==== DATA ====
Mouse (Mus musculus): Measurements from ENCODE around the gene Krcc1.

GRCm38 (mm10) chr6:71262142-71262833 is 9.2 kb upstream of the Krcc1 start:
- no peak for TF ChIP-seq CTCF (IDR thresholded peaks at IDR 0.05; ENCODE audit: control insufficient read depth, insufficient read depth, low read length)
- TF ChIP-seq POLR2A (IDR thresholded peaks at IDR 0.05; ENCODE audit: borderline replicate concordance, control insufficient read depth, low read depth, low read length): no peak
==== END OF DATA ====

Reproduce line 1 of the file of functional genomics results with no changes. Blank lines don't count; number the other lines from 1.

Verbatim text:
Mouse (Mus musculus): Measurements from ENCODE around the gene Krcc1.